SIOD is a complex and poorly understood the disease, and your funding has allowed the lab to jumpstart progress in identifying the underlying mechanisms of how reduced/absent SMARCAL1 protein has such a major adverse impact on diverse processes of the body. Although the discovery that the white blood cells of SIOD patients have shortened telomeres explains their reduced bone marrow function, short telomeres do not appear to explain SIOD’s T-cell immunodeficiency, decreased kidney function, blood vessel problems, and short stature: None of these other medical problems are commonly seen in patients who have genetic disorders that result in short telomeres but have normal SMARCAL1 gene and protein function.   

Thanks to your support, the lab was able to form a research team in Dr. Lippner was joined by  another post-doctoral fellow (Rebecca Saenz, M.D., Ph.D.), a senior research scientist (Girija Dhamdhere, Ph.D.), and a senior research technician (Vasavi Ramachandran, B.S.) to shed light on this mystery. Your funds have also been important for leveraging support for these individuals from other sources, such as grants from the National Institutes of Health and the Stanford Maternal and Child Health Research Institute so that they could focus on researching SIOD. You were recently able to make an additional gift to the Lucile Packard Foundation for Children’s Health for SIOD research and as a result, we will be hiring two new researchers to add to the SIOD team. The first of these will be Dr. Elodie Elkaim, M.D., who trained in one of the premier human immunology programs in the world (Hospital Neckers, Paris, France) under the direction of Dr. Cavazzana and who will be starting in August. We are also seeking another post-doctoral or research scientist to add to the team in order to keep building on our research momentum.

We believe that all of the major clinical problems observed in SIOD ultimately relate to the known role of the SMARCAL1 protein in normal DNA replication in preparation for cell division. Normally, a chromosome strand of DNA replicates in hundreds of little pieces simultaneously that are then stitched together so that there is an intact copy of the chromosome. We hypothesize that when the level of SMARCAL1 protein in the cell is markedly reduced or absent that certain regions (“pieces”) of the chromosomes are no longer effectively duplicated. We expect that this local “stalling” of replication leads to permanent changes in these pieces such that after they are stitched together the genes located in them have reduced function. Genes normally function by producing copies of their DNA sequence called messenger RNAs (mRNAs) that carry the information for the gene to be made into a protein, which actually carries out the gene function. In SIOD we believe that there are a set of genes with reduced mRNA and protein production that ultimately can be traced back to their location in pieces of the chromosome that were difficult to replicate and were structurally altered as a result. For example, we predict that decreased mRNA and protein for these genes in difficult to replicate pieces will account for SIOD’s T-cell dysfunction, kidney disease, blood vessel function abnormalities, and short stature/hip dysplasia.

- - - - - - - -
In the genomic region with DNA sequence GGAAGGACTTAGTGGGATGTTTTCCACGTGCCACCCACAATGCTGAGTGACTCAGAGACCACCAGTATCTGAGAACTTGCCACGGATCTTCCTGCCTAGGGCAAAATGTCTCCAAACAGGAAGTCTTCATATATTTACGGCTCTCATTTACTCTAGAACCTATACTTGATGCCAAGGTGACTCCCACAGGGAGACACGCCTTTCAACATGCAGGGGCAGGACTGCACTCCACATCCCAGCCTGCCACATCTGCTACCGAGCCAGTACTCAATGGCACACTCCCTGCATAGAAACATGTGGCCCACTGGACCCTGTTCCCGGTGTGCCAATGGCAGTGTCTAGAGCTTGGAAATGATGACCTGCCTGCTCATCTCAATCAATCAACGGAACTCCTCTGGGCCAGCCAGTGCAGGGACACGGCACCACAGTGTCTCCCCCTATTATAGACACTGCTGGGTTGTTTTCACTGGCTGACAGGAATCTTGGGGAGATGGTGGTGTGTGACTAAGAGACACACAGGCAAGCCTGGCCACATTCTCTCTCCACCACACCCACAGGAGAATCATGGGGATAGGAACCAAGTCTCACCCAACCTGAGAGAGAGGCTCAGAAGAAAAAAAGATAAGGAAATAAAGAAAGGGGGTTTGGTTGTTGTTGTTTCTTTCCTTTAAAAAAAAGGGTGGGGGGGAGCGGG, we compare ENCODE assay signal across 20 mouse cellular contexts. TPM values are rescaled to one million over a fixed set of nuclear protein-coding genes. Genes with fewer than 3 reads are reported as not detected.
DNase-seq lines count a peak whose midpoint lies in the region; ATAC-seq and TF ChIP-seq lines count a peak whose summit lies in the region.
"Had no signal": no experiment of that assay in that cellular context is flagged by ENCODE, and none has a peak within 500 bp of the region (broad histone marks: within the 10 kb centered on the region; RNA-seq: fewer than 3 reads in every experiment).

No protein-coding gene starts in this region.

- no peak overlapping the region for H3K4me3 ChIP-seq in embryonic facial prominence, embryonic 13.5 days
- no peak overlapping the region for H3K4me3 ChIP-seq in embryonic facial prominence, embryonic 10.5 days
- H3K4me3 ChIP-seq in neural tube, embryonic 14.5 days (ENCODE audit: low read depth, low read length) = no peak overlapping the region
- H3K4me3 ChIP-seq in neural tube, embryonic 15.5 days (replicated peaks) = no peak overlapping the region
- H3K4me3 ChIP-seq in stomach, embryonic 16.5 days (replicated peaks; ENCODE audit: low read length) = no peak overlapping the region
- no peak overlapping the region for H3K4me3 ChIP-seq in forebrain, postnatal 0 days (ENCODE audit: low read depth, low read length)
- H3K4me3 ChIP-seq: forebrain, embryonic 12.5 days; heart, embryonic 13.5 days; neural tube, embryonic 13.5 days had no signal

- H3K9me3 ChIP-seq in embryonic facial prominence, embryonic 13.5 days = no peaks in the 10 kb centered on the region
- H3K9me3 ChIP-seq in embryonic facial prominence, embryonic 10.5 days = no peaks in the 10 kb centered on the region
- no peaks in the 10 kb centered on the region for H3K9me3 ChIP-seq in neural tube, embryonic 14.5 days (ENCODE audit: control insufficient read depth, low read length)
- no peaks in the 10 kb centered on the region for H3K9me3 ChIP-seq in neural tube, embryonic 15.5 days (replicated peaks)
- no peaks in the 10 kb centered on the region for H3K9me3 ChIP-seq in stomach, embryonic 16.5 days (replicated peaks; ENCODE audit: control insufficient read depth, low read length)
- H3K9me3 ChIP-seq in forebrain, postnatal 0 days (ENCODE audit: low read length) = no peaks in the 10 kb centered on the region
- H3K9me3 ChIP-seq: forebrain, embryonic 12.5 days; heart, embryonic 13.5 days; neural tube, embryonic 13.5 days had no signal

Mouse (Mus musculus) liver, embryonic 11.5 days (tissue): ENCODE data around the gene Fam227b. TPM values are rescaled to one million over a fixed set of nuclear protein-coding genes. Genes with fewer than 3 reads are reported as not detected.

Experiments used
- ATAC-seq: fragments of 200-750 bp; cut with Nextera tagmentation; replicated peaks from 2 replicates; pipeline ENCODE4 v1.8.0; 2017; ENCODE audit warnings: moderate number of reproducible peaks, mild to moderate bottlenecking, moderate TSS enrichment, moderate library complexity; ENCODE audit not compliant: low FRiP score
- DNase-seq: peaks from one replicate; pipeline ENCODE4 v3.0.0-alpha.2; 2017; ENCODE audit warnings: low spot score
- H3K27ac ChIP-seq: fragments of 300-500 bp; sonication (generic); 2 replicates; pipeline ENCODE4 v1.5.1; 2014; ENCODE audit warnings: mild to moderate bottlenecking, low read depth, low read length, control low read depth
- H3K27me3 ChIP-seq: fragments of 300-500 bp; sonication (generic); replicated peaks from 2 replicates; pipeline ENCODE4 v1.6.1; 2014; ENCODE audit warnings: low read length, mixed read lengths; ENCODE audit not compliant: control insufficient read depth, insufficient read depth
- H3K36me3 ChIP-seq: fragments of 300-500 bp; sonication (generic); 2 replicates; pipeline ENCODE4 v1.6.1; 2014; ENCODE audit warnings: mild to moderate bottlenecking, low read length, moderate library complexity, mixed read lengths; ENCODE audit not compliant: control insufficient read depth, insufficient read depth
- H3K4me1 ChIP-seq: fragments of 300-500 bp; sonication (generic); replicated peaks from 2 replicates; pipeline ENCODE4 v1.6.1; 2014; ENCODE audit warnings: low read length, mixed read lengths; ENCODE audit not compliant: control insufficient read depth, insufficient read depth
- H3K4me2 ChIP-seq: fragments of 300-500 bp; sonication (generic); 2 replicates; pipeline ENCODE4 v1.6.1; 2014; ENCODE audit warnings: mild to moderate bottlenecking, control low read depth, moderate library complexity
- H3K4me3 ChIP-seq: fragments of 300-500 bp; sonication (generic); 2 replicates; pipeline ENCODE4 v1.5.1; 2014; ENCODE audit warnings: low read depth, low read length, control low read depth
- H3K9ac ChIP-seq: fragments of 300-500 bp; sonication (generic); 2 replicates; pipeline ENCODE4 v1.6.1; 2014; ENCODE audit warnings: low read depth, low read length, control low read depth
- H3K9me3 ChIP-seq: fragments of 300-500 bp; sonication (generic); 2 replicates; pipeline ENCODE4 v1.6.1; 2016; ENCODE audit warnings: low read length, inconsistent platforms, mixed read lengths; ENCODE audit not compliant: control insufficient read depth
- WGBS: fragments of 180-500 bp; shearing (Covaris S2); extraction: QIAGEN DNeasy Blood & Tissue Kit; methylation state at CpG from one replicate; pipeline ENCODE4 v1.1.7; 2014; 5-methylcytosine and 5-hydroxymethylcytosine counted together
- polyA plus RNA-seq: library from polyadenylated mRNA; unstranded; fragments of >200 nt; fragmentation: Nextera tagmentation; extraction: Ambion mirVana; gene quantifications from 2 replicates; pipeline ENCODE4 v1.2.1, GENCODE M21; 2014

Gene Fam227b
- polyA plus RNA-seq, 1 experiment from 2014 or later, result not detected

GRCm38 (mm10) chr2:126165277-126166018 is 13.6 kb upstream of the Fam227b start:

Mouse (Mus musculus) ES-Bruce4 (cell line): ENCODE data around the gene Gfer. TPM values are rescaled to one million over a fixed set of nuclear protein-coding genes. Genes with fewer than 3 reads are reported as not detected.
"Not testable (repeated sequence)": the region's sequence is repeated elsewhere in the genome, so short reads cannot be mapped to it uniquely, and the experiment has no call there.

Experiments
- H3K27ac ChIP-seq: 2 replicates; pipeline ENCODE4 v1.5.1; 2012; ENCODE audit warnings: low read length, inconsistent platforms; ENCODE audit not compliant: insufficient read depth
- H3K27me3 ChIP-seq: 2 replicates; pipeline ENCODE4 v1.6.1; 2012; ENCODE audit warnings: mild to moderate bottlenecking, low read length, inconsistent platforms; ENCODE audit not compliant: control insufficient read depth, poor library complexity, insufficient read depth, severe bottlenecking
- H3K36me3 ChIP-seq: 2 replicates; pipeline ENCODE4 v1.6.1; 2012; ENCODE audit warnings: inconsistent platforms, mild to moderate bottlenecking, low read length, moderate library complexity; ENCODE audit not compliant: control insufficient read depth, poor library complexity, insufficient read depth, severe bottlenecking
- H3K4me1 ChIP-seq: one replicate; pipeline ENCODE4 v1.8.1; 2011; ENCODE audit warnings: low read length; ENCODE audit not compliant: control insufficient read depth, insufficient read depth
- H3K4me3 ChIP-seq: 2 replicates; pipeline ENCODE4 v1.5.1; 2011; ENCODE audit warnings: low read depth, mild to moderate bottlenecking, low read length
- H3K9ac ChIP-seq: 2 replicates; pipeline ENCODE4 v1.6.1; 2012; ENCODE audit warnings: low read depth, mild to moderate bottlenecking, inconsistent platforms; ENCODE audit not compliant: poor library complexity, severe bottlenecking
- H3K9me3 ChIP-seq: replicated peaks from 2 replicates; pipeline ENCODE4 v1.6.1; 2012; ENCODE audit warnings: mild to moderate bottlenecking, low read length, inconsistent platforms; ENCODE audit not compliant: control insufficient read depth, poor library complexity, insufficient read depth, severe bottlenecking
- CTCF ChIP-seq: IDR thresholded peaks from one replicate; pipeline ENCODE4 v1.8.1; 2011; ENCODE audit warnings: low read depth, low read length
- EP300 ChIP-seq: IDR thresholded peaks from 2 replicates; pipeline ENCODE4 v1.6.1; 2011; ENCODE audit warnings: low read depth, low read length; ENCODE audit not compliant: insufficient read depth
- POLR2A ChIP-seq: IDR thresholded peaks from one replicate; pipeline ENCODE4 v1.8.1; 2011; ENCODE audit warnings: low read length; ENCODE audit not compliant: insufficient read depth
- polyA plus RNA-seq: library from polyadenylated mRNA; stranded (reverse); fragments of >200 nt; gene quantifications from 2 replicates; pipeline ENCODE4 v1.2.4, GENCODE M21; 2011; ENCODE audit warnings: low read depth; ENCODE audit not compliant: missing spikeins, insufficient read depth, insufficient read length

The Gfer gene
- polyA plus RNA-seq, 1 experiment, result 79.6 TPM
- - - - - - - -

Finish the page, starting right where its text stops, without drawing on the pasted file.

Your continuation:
To test these ideas, we are starting with studies of T cells in SIOD as these are readily obtained from blood samples. The team is determining the level of all of the mRNAs of T cells from Kruz and Paizlee and other SIOD patients compared to unaffected individuals.  Your funding is helping with the costs of our team’s time in isolating the T cells, the chemicals and procedures needed to doing the mRNA sequencing, which is called RNA-Seq and using costs of carrying out the sequencing using special machines at Stanford.